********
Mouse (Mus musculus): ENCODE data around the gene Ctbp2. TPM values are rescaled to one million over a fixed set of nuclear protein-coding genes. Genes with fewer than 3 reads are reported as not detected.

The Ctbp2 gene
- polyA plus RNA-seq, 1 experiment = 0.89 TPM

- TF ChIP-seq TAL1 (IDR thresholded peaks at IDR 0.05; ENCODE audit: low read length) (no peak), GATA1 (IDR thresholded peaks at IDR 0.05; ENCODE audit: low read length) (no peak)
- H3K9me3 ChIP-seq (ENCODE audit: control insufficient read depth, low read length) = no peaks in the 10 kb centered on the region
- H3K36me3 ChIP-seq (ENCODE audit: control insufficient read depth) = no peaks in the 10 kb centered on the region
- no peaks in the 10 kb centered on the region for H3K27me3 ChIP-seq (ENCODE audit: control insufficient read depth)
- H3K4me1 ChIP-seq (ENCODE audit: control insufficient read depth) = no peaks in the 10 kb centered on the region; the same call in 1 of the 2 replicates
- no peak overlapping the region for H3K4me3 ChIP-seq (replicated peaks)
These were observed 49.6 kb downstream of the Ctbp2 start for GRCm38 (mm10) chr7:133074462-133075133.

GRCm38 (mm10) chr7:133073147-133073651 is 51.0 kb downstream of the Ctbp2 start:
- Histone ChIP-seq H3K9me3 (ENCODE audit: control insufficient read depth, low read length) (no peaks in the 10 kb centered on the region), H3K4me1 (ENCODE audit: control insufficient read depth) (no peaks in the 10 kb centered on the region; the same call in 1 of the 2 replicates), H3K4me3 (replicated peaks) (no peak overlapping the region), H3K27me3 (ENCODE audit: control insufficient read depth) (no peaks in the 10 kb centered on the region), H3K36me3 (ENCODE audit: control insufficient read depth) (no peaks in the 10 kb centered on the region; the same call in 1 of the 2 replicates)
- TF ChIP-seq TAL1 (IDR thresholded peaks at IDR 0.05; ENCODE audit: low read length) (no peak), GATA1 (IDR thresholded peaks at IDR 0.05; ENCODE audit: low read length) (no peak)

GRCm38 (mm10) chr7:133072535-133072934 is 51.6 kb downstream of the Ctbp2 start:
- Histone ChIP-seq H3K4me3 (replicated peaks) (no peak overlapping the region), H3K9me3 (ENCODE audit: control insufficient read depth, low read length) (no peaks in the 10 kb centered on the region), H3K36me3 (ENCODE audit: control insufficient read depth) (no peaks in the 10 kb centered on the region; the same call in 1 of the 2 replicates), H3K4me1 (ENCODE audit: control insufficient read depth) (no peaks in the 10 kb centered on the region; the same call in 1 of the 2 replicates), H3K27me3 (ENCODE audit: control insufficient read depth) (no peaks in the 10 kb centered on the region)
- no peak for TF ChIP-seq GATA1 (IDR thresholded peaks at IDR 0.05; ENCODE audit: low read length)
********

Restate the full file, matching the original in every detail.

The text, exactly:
Mouse (Mus musculus): ENCODE data around the gene Ctbp2. TPM values are rescaled to one million over a fixed set of nuclear protein-coding genes. Genes with fewer than 3 reads are reported as not detected.

The Ctbp2 gene
- polyA plus RNA-seq, 1 experiment = 0.89 TPM

- TF ChIP-seq TAL1 (IDR thresholded peaks at IDR 0.05; ENCODE audit: low read length) (no peak), GATA1 (IDR thresholded peaks at IDR 0.05; ENCODE audit: low read length) (no peak)
- H3K9me3 ChIP-seq (ENCODE audit: control insufficient read depth, low read length) = no peaks in the 10 kb centered on the region
- H3K36me3 ChIP-seq (ENCODE audit: control insufficient read depth) = no peaks in the 10 kb centered on the region
- no peaks in the 10 kb centered on the region for H3K27me3 ChIP-seq (ENCODE audit: control insufficient read depth)
- H3K4me1 ChIP-seq (ENCODE audit: control insufficient read depth) = no peaks in the 10 kb centered on the region; the same call in 1 of the 2 replicates
- no peak overlapping the region for H3K4me3 ChIP-seq (replicated peaks)
These were observed 49.6 kb downstream of the Ctbp2 start for GRCm38 (mm10) chr7:133074462-133075133.

GRCm38 (mm10) chr7:133073147-133073651 is 51.0 kb downstream of the Ctbp2 start:
- Histone ChIP-seq H3K9me3 (ENCODE audit: control insufficient read depth, low read length) (no peaks in the 10 kb centered on the region), H3K4me1 (ENCODE audit: control insufficient read depth) (no peaks in the 10 kb centered on the region; the same call in 1 of the 2 replicates), H3K4me3 (replicated peaks) (no peak overlapping the region), H3K27me3 (ENCODE audit: control insufficient read depth) (no peaks in the 10 kb centered on the region), H3K36me3 (ENCODE audit: control insufficient read depth) (no peaks in the 10 kb centered on the region; the same call in 1 of the 2 replicates)
- TF ChIP-seq TAL1 (IDR thresholded peaks at IDR 0.05; ENCODE audit: low read length) (no peak), GATA1 (IDR thresholded peaks at IDR 0.05; ENCODE audit: low read length) (no peak)

GRCm38 (mm10) chr7:133072535-133072934 is 51.6 kb downstream of the Ctbp2 start:
- Histone ChIP-seq H3K4me3 (replicated peaks) (no peak overlapping the region), H3K9me3 (ENCODE audit: control insufficient read depth, low read length) (no peaks in the 10 kb centered on the region), H3K36me3 (ENCODE audit: control insufficient read depth) (no peaks in the 10 kb centered on the region; the same call in 1 of the 2 replicates), H3K4me1 (ENCODE audit: control insufficient read depth) (no peaks in the 10 kb centered on the region; the same call in 1 of the 2 replicates), H3K27me3 (ENCODE audit: control insufficient read depth) (no peaks in the 10 kb centered on the region)
- no peak for TF ChIP-seq GATA1 (IDR thresholded peaks at IDR 0.05; ENCODE audit: low read length)